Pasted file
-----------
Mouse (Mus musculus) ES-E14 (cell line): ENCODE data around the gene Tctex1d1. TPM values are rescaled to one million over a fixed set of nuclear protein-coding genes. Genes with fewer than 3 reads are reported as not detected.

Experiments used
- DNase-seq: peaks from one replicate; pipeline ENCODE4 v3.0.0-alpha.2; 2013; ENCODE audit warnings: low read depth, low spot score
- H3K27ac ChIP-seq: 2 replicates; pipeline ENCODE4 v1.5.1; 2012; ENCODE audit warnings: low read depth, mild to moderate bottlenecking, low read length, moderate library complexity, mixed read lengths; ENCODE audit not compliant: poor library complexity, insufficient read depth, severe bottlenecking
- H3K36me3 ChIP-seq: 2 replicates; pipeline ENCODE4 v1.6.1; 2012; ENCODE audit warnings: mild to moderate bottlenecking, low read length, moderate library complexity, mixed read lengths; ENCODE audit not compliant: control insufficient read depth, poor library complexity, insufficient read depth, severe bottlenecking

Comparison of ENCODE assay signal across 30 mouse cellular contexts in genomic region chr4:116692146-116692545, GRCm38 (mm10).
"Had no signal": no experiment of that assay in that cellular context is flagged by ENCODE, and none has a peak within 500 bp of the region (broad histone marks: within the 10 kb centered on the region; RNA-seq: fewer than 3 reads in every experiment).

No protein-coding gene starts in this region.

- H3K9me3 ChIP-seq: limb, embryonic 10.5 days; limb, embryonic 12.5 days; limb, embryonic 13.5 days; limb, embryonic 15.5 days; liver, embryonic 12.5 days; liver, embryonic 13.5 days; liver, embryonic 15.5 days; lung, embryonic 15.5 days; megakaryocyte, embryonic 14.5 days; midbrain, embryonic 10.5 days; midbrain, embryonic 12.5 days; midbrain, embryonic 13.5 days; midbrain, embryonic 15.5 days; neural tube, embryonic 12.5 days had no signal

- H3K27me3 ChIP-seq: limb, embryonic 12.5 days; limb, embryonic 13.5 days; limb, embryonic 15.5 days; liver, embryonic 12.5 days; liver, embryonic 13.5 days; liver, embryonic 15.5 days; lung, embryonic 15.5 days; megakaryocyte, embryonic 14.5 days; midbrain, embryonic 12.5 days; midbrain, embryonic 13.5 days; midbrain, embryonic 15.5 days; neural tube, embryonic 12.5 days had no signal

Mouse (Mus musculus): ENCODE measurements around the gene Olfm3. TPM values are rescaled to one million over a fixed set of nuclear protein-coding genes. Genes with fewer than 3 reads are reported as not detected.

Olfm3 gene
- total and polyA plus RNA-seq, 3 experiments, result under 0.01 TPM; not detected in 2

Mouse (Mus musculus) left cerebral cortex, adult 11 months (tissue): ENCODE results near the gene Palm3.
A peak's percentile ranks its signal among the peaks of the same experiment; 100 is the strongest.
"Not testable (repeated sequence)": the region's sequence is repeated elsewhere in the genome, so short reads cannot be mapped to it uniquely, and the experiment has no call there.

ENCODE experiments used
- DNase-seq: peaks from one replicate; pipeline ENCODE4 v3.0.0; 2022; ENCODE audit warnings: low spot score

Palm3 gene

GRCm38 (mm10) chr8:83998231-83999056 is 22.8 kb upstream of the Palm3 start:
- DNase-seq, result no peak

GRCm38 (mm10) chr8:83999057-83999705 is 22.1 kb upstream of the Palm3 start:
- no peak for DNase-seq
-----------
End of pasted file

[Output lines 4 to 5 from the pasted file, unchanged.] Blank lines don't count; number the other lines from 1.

- H3K27ac ChIP-seq: 2 replicates; pipeline ENCODE4 v1.5.1; 2012; ENCODE audit warnings: low read depth, mild to moderate bottlenecking, low read length, moderate library complexity, mixed read lengths; ENCODE audit not compliant: poor library complexity, insufficient read depth, severe bottlenecking
- H3K36me3 ChIP-seq: 2 replicates; pipeline ENCODE4 v1.6.1; 2012; ENCODE audit warnings: mild to moderate bottlenecking, low read length, moderate library complexity, mixed read lengths; ENCODE audit not compliant: control insufficient read depth, poor library complexity, insufficient read depth, severe bottlenecking